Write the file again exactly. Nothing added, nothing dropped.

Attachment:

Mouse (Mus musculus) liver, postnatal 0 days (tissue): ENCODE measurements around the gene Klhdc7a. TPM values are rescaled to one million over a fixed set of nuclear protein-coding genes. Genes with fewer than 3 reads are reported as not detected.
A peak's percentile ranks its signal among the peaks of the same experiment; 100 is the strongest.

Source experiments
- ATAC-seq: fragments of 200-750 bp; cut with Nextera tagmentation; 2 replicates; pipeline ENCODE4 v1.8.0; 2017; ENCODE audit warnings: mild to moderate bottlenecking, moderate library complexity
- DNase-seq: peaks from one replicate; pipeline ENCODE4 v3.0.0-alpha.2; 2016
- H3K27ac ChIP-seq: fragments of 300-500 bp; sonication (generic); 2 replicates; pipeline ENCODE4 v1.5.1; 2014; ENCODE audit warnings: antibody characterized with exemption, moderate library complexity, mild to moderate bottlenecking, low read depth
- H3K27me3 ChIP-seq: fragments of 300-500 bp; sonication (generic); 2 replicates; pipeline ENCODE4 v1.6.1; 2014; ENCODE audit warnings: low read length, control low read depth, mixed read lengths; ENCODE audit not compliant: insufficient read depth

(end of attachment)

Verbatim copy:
Mouse (Mus musculus) liver, postnatal 0 days (tissue): ENCODE measurements around the gene Klhdc7a. TPM values are rescaled to one million over a fixed set of nuclear protein-coding genes. Genes with fewer than 3 reads are reported as not detected.
A peak's percentile ranks its signal among the peaks of the same experiment; 100 is the strongest.

Source experiments
- ATAC-seq: fragments of 200-750 bp; cut with Nextera tagmentation; 2 replicates; pipeline ENCODE4 v1.8.0; 2017; ENCODE audit warnings: mild to moderate bottlenecking, moderate library complexity
- DNase-seq: peaks from one replicate; pipeline ENCODE4 v3.0.0-alpha.2; 2016
- H3K27ac ChIP-seq: fragments of 300-500 bp; sonication (generic); 2 replicates; pipeline ENCODE4 v1.5.1; 2014; ENCODE audit warnings: antibody characterized with exemption, moderate library complexity, mild to moderate bottlenecking, low read depth
- H3K27me3 ChIP-seq: fragments of 300-500 bp; sonication (generic); 2 replicates; pipeline ENCODE4 v1.6.1; 2014; ENCODE audit warnings: low read length, control low read depth, mixed read lengths; ENCODE audit not compliant: insufficient read depth